Monotherapeutic Curative Endovascular Neurosurgery in the Treatment of Cerebral, Brainstem, and Cerebellar Arteriovenous Malformations
by Michael Ghali (Author), George Ghali (Author)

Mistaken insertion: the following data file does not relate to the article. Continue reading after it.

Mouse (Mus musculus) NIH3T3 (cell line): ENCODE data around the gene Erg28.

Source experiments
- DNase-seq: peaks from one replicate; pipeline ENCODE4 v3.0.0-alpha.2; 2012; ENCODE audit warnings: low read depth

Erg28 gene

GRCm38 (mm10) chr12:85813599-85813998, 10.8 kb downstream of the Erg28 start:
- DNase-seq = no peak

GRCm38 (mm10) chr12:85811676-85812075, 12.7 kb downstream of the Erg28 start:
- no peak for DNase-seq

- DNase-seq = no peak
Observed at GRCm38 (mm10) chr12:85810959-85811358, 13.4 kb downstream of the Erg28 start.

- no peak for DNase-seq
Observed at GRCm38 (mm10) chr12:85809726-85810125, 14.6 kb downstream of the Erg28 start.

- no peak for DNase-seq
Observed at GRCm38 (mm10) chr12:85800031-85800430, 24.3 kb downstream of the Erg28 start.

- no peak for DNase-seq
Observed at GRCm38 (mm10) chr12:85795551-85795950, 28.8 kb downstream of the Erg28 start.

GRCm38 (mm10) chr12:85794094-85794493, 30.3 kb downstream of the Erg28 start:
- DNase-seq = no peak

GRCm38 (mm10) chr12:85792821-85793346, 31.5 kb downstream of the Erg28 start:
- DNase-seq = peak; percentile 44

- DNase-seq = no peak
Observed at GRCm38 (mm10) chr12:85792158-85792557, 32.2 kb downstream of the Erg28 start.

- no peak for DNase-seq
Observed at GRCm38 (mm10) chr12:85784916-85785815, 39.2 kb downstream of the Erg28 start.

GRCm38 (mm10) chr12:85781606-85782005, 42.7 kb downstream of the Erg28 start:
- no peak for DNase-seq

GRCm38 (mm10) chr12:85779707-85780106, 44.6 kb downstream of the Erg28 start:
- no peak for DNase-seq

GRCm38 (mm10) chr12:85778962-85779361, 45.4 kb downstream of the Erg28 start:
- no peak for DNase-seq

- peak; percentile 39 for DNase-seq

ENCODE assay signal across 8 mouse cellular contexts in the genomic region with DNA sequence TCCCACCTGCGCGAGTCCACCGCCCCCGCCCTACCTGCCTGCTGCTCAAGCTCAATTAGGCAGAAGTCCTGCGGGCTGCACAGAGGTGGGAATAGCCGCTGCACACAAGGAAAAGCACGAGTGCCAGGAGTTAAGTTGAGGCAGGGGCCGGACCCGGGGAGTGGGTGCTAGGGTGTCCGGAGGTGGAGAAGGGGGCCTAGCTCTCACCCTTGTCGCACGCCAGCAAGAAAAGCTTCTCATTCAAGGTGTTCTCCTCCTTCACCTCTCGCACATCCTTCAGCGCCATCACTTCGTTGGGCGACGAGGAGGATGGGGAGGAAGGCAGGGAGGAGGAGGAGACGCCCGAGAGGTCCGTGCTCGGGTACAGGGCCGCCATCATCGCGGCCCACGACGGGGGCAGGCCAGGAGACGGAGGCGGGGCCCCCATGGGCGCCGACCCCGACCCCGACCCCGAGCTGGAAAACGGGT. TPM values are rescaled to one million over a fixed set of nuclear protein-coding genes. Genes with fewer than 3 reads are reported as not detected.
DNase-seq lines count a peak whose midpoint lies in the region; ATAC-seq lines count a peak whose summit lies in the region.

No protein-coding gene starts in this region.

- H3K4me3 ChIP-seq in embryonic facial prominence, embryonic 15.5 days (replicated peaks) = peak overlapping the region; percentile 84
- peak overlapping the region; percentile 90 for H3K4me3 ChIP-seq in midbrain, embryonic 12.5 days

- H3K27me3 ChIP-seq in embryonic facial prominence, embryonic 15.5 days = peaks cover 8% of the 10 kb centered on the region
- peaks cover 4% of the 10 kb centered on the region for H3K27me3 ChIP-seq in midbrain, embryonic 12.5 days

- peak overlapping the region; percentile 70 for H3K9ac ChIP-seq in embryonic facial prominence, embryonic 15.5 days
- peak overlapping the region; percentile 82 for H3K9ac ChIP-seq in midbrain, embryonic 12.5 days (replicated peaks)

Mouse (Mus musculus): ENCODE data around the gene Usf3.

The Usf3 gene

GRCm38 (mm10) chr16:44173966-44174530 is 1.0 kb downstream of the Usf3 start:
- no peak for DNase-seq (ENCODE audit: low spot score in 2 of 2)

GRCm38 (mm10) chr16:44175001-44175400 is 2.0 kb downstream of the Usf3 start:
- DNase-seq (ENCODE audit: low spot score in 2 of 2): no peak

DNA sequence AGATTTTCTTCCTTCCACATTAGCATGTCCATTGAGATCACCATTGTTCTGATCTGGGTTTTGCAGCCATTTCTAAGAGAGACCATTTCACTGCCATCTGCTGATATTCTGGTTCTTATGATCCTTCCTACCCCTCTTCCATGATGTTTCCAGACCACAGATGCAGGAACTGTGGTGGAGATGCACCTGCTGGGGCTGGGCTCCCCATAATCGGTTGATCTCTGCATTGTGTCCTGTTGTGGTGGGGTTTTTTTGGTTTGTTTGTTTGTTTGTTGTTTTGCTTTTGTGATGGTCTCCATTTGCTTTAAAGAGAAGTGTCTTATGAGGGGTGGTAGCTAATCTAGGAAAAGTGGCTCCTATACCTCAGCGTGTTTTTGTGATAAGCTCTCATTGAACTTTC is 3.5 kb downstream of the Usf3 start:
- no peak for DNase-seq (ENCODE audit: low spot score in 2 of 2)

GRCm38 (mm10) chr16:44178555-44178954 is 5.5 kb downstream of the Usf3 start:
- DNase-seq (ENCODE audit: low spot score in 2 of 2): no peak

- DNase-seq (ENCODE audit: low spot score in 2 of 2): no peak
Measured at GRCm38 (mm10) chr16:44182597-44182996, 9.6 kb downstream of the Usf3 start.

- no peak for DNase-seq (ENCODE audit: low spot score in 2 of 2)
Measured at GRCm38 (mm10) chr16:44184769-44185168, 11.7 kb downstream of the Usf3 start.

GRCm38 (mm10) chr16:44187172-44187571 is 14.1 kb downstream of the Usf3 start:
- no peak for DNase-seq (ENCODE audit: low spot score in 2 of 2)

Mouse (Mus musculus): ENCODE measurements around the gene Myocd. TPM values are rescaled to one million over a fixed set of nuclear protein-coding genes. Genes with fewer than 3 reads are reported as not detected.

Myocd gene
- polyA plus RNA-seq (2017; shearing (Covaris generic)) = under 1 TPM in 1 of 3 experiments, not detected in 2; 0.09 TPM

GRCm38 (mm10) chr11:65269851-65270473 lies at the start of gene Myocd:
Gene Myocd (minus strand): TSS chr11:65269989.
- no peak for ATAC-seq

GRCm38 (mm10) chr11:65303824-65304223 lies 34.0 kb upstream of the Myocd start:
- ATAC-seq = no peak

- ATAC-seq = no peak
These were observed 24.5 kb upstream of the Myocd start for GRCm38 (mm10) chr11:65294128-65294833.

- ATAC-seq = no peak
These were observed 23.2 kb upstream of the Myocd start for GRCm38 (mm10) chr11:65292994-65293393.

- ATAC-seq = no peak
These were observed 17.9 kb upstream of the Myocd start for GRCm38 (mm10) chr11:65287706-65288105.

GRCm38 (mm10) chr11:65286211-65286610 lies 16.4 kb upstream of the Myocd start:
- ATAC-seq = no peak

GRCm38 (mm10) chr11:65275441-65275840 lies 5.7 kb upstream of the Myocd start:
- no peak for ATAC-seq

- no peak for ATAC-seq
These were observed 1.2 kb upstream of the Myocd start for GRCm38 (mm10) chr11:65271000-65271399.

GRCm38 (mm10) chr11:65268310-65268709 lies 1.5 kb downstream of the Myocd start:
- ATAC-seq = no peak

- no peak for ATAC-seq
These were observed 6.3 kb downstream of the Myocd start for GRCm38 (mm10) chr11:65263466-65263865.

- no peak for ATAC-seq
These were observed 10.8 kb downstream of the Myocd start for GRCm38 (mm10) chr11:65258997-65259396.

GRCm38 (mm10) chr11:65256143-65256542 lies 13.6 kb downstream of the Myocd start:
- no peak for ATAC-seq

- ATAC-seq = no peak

Arteriovenous malformations of the intracranium carry variable morbidity and mortality depending on location, size, and angioarchitecture. In general, therapeutic options include microsurgical resection, stereotactic radiosurgical irradiation, and embolization. Lesions may be observed conservatively, treated primarily, treated following hemorrhage, utilizing one of the foregoingly described modalities individually or multimodally. Arteriovenous malformations of the basal ganglia and thalamic carry significant risk of hemorrhage, with increased risk of morbidity, mortality, and recurrent hemorrhage with an initial episode of rupture. These features thus strongly indicate a necessity for treatment. Deep location of these lesions is generally not preclusive to surgical extirpation via microsurgical resection, though stereotactic radiosurgical irradiation frequently proves useful as the preferred treatment by patients to eschew the consequent neurological deficits of craniotomy and open microsurgical dissection through eloquent parenchyma. Endovascular embolization, while shown effective as curative monotherapy for arteriovenous malformations of the intracranium in general, performed transarterially, transvenously, or via a combination thereof, has generally proved useful only insofar as effecting nidal size and flow reduction of basal ganglionic and thalamic lesions, thus facilitating surgical resection or stereotactic radiosurgical irradiation, and decreasing the morbidity ensuing thereof. We review and discuss the experience with monotherapeutic embolization of arteriovenous malformations of the basal ganglia and thalamus. Further studies and innovation in endovascular strategies and technologies are necessary to render this treatment more efficacious and safe as curative monotherapy.